The Stepfather (1987)
★★ / ★★★★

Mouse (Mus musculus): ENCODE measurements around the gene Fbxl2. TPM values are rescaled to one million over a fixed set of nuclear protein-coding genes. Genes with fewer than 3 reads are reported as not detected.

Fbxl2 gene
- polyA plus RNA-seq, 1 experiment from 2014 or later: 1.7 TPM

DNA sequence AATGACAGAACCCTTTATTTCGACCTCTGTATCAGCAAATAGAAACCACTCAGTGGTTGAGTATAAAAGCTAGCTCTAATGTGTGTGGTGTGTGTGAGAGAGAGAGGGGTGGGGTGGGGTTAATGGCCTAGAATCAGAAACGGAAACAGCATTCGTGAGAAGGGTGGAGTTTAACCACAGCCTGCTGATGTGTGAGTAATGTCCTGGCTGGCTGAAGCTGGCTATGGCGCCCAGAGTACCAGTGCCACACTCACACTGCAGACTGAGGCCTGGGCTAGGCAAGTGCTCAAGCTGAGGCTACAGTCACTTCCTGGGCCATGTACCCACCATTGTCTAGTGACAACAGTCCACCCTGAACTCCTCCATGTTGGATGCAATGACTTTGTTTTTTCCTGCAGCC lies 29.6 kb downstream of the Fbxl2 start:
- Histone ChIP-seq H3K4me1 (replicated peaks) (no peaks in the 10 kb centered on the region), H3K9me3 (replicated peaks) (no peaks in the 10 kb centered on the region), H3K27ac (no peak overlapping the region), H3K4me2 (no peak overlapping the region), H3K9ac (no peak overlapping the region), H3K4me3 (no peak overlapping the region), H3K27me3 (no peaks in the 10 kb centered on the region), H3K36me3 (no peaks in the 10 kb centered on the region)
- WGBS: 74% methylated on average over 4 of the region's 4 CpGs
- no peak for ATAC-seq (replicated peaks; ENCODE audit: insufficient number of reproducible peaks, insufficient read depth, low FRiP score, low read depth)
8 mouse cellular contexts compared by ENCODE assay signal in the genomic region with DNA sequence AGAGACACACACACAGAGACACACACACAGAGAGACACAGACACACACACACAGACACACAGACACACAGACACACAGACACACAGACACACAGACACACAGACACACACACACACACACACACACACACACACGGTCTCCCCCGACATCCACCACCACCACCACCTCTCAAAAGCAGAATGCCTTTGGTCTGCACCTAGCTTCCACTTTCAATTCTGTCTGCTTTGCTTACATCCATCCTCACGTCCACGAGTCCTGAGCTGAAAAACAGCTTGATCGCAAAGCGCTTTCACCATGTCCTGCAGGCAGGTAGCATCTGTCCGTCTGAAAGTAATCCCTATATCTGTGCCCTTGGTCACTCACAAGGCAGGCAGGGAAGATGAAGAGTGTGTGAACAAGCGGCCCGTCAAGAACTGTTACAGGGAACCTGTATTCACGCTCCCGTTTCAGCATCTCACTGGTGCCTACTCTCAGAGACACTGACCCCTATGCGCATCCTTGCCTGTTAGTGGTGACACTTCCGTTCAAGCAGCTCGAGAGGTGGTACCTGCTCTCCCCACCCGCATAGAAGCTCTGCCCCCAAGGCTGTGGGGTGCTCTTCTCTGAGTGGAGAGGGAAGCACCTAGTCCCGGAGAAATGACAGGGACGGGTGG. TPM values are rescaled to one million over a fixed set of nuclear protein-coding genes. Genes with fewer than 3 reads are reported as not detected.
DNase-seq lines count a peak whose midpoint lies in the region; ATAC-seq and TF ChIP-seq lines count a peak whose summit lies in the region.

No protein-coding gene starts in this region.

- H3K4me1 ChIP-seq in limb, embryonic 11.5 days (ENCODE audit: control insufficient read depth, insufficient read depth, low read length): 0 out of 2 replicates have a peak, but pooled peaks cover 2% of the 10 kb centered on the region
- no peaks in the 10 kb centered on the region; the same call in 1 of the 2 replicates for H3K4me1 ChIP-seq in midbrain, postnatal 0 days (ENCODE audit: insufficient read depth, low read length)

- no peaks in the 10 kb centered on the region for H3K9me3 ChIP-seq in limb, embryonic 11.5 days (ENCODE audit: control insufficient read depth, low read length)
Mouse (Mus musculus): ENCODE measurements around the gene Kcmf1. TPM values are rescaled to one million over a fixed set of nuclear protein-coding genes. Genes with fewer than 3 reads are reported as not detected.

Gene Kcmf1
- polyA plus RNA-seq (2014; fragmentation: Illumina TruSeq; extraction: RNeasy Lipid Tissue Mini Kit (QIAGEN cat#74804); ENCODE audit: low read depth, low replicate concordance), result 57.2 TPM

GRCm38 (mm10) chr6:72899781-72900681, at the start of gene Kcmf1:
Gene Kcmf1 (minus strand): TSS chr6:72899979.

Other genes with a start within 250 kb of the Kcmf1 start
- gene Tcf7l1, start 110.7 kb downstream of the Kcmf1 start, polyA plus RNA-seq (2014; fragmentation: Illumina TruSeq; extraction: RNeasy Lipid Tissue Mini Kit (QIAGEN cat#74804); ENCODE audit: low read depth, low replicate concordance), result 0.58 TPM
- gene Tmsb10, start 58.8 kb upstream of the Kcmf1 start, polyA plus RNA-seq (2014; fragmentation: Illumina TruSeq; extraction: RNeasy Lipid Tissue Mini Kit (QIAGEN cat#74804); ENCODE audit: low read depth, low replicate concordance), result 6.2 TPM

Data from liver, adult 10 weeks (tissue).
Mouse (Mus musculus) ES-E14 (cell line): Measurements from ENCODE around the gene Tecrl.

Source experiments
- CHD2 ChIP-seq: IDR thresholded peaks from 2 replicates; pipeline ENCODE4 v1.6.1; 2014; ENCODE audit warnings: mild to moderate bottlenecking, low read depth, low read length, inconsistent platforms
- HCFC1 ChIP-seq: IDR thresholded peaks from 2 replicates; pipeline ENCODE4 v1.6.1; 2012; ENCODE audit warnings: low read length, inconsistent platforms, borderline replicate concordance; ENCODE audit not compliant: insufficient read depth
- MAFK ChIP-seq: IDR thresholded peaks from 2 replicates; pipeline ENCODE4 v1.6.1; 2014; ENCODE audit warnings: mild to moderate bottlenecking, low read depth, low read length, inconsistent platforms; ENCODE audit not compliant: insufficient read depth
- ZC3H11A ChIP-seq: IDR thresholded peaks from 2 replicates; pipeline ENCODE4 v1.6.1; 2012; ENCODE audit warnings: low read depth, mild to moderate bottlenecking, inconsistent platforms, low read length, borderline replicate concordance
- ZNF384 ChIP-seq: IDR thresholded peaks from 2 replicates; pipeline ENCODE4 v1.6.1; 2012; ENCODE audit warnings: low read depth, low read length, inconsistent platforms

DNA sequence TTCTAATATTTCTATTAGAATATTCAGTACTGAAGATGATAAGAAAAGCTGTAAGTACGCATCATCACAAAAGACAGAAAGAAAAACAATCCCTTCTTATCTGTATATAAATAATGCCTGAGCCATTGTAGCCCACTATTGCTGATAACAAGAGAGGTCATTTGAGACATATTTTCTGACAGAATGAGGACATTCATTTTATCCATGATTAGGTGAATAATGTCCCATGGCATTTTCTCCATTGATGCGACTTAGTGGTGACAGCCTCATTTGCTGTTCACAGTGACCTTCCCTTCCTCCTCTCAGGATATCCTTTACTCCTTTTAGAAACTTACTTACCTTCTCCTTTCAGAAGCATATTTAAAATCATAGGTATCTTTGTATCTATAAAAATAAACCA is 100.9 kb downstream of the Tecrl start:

“The Stepfather,” directed by Joseph Ruben, stars Terry O’Quinn as a psychopath who goes from one family to another to play the stepfather. When the family he decided to stay with did not meet his idea of perfection, he killed them in the most ruthless ways possible. His new family consisted of a nice mother (Shelley Hack) and a troubled daughter (Jill Schoelen). The latter had a gut feeling that there was something seriously wrong with the new man in her mother’s life. Confiding to her psychiatrist (Charles Lanyer), she decided to follow her instincts and researched about the man who gave her the creeps. I thought I would like this movie more because I’ve heard a lot of good things about it such as being a hidden gem of horror of the 1980s. I found myself being slightly disappointed because while it did have tension, it didn’t have a good sense of rising action. Specificially, the picture would build and build but then it would die out again without some sort of payoff. The technique wore out its welcome and I slowly became frustrated because I could see its potential. O’Quinn was very convincing as a charismatic psychopath with a possible dissociative identity disorder. The scenes when he would talk to himself and let out bottled rage were disturbing yet I couldn’t get enough of it. The way the circumstances finally drove him over the edge was fascinating for me to watch. While I did expect the last twenty minutes to be gory and violent, I didn’t expect it to lack logic. The part that bothered me most was the daughter’s decision to run up to the attic instead of running downstairs to scream for help in the street. She was such a smart girl up until that point so her lack of logic bothered me. I also thought the bit about the detectives didn’t have any payoff. We get a couple of scenes that featured them trying to investigate but their storylines didn’t quite tie into what was happening with the family in focus. In order words, valuable minutes were wasted when it could’ve been used to generate more suspense and creative twists. “The Stepfather” is certainly not a bad movie but it isn’t a very good one either. It’s a nice film to watch on an uneventful night but I’ve seen better movies that pretty much followed the same formula. Some viewers claimed that the movie made them think but it didn’t require much pondering on my part. I thought it was a pretty straight-forward story about a man who was always on a brink of murder.